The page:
DETROIT -- As it turned out, the Tigers didn't need Jose Valverde in order to sweep the Yankees and get to the World Series. Phil Coke finished out their last three games, capped by the final two innings in Detroit's 8-1 win in Game 4 on Thursday night at Comerica Park.
What happens from here, however, is an open question, and likely the biggest the Tigers will face in the days leading up to Game 1 of the Fall Classic, on Wednesday night in either St. Louis or San Francisco.
"I don't know what's going to happen from this point on," manager Jim Leyland said after Thursday's win. "Obviously, a lot of people are going to be saying, 'Save with Coke' now, but we will play it by ear."
This could be one area in which the Tigers actually benefit from the long layoff between series.
Valverde hasn't pitched in a game since giving up a pair of two-run homers last Saturday night in the American League Championship Series opener at Yankee Stadium. Leyland said after the game that pitching coach Jeff Jones was working with Valverde to try to quicken his delivery.
Leyland left open the possibility in Games 3 and 4 that Valverde could pitch but that matchups would dictate how the bullpen was used. Justin Verlander's performance in Game 3 meant that they needed just two outs of relief, and the lefty-heavy middle of New York's order made Coke the guy to get them.
Had Game 4 taken place on Wednesday night as scheduled, Valverde might well have finished out the game, since Coke wasn't available. Wednesday's rainout changed that, and the left-handed hitters the Yankees stacked against starter Max Scherzer made for an easy decision to go back to Coke for the eighth inning.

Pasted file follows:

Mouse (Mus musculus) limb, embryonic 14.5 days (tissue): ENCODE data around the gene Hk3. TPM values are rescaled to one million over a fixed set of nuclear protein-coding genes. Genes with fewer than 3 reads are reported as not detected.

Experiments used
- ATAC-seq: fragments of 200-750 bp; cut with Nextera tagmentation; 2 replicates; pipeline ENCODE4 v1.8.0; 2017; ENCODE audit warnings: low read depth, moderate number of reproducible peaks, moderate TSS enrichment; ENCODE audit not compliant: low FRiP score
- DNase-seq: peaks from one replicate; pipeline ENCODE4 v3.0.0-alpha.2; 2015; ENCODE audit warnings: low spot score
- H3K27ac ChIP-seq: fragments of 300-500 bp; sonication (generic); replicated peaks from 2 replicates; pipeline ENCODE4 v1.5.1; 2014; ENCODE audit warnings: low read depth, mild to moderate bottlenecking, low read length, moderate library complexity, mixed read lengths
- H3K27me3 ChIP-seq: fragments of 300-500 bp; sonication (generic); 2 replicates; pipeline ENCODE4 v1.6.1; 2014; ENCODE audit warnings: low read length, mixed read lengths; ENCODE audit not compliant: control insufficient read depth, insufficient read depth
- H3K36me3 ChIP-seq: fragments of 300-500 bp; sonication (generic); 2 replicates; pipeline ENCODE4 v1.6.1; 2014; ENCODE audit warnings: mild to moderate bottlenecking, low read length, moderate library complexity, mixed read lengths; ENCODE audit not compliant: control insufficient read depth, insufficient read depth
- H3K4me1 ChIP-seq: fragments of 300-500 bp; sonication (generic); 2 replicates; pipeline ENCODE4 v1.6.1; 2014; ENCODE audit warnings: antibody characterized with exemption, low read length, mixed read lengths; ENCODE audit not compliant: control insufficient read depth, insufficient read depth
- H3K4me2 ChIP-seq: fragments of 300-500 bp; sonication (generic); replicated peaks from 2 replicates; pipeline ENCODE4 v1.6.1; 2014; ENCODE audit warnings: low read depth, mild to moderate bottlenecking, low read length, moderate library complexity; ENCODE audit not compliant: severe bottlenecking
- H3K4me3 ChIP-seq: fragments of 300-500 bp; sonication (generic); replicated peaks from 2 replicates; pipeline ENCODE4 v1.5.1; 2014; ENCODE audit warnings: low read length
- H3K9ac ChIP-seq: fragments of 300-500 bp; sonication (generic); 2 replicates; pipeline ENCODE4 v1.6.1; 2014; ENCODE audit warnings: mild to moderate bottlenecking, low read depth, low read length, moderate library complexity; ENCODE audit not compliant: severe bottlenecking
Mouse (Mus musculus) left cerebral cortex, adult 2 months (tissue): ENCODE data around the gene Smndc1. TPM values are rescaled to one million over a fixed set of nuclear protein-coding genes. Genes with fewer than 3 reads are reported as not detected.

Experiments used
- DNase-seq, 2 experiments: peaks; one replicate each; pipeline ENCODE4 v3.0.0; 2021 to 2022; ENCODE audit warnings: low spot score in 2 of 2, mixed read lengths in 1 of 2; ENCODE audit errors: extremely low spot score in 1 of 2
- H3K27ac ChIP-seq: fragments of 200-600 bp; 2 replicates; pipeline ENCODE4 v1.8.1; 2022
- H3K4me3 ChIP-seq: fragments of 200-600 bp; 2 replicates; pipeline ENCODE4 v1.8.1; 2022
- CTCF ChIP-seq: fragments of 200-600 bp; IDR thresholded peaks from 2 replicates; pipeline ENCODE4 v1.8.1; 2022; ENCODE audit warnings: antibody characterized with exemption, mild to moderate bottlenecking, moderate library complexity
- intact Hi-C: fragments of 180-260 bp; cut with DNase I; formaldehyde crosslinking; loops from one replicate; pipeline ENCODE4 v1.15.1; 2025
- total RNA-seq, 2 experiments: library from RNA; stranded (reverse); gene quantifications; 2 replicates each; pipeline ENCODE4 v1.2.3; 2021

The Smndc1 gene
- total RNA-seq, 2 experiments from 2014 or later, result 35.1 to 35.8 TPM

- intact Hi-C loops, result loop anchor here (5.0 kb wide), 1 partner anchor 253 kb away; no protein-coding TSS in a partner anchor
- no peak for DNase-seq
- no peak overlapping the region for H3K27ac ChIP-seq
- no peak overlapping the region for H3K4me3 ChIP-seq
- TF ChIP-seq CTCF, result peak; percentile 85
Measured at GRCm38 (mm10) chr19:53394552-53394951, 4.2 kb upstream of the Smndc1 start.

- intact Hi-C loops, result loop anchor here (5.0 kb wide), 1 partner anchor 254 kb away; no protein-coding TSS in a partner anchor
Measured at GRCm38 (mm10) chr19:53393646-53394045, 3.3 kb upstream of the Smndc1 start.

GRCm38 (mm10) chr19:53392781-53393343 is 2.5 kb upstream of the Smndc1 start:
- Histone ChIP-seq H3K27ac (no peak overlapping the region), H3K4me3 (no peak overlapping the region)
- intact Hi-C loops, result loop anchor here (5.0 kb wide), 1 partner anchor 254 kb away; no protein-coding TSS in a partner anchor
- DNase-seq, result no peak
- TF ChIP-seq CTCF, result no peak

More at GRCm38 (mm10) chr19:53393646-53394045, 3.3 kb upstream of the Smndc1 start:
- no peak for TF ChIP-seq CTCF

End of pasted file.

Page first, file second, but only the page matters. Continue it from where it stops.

"We put him in there, really didn't have a lot of time to think about it, and he reacted unbelievably," Leyland said.
With a clinching victory just three outs away, Leyland kept Coke in for the ninth with a seven-run lead.
The flip side is that Valverde's next action in a real game will come in the World Series, if at all. That part had Leyland thinking about his decision in hindsight.
"I kind of questioned myself last night," Leyland told ESPN Radio's Mike and Mike in the Morning show Friday morning. "Should I have brought him in maybe that last inning to get him back out there? But I wasn't sure how the emotion would be in that situation after he had a couple tough outings. So I thought it wasn't the time. But he'll definitely be an important factor for us in this World Series."
No matter which National League team advances, the matchups will be vastly different from what they had with the Yankees.
Although the Cardinals also have a good number of left-handed hitters, three of their best hitters -- Matt Holliday, Allen Craig and David Freese -- all bat right-handed. Likewise, Giants catcher and NL MVP candidate Buster Posey is one of the most dangerous right-handed hitters in the Senior Circuit right now.
Those batters don't present matchups that favor Valverde so much as they don't match up nearly as well for Coke. So whether it's the ninth inning or another time, Valverde could be important.
"I think you'll definitely see him in the ninth inning," Leyland told ESPN Radio. "I think it's a matter of what game it might be. It depends on how the lineup turns over, who's coming up."
Getting Valverde ready to pitch in a game could make this weekend critical. The Tigers spent Thursday putting their plan into action for simulated games in Detroit on Sunday and Monday before they travel for the World Series opener.
Those games will feature Tigers prospects currently playing in the Florida instructional league, as well as Tigers players who did not make the postseason roster but stayed fresh in Florida in case of injuries. They could be the low-intensity scenario to get Valverde facing hitters again without postseason pressure off the bat.